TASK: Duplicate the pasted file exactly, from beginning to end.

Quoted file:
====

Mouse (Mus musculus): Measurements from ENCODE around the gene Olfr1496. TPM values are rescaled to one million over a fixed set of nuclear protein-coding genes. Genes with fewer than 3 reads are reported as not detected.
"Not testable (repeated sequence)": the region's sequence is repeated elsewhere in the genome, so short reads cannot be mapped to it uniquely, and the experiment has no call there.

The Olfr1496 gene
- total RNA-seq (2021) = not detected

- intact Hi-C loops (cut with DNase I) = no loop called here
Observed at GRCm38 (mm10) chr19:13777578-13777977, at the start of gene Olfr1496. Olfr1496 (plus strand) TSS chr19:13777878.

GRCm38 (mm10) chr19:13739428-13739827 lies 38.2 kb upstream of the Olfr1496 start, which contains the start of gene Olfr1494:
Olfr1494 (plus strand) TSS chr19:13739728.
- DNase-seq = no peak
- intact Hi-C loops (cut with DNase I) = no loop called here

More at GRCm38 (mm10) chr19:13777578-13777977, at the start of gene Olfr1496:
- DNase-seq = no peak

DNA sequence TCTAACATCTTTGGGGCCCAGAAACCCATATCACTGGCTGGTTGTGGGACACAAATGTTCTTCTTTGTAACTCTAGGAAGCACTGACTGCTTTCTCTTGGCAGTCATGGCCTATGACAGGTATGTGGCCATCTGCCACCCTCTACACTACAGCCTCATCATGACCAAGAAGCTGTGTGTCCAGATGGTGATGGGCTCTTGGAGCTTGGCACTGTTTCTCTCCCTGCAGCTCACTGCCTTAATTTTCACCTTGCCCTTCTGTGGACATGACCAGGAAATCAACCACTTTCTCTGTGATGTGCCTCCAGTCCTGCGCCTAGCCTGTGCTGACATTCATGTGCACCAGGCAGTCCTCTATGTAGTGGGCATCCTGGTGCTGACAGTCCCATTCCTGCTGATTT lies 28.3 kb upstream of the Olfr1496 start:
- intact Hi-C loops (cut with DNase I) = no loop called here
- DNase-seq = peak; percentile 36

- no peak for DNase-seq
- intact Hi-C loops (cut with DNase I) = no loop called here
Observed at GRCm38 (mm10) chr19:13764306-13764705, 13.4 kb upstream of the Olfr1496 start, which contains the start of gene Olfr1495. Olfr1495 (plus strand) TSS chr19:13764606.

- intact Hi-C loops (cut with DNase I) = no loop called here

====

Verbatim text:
Mouse (Mus musculus): Measurements from ENCODE around the gene Olfr1496. TPM values are rescaled to one million over a fixed set of nuclear protein-coding genes. Genes with fewer than 3 reads are reported as not detected.
"Not testable (repeated sequence)": the region's sequence is repeated elsewhere in the genome, so short reads cannot be mapped to it uniquely, and the experiment has no call there.

The Olfr1496 gene
- total RNA-seq (2021) = not detected

- intact Hi-C loops (cut with DNase I) = no loop called here
Observed at GRCm38 (mm10) chr19:13777578-13777977, at the start of gene Olfr1496. Olfr1496 (plus strand) TSS chr19:13777878.

GRCm38 (mm10) chr19:13739428-13739827 lies 38.2 kb upstream of the Olfr1496 start, which contains the start of gene Olfr1494:
Olfr1494 (plus strand) TSS chr19:13739728.
- DNase-seq = no peak
- intact Hi-C loops (cut with DNase I) = no loop called here

More at GRCm38 (mm10) chr19:13777578-13777977, at the start of gene Olfr1496:
- DNase-seq = no peak

DNA sequence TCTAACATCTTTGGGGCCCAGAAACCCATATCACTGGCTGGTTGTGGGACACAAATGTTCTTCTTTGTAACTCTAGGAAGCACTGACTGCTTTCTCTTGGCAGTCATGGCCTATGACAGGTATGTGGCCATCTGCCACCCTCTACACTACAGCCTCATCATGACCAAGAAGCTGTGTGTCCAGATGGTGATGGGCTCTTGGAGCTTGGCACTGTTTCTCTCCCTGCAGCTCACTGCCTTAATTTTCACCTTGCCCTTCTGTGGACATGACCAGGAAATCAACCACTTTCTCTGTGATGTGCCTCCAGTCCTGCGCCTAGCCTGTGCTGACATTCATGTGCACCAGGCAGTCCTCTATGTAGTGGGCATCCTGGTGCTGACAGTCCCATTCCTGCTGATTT lies 28.3 kb upstream of the Olfr1496 start:
- intact Hi-C loops (cut with DNase I) = no loop called here
- DNase-seq = peak; percentile 36

- no peak for DNase-seq
- intact Hi-C loops (cut with DNase I) = no loop called here
Observed at GRCm38 (mm10) chr19:13764306-13764705, 13.4 kb upstream of the Olfr1496 start, which contains the start of gene Olfr1495. Olfr1495 (plus strand) TSS chr19:13764606.

- intact Hi-C loops (cut with DNase I) = no loop called here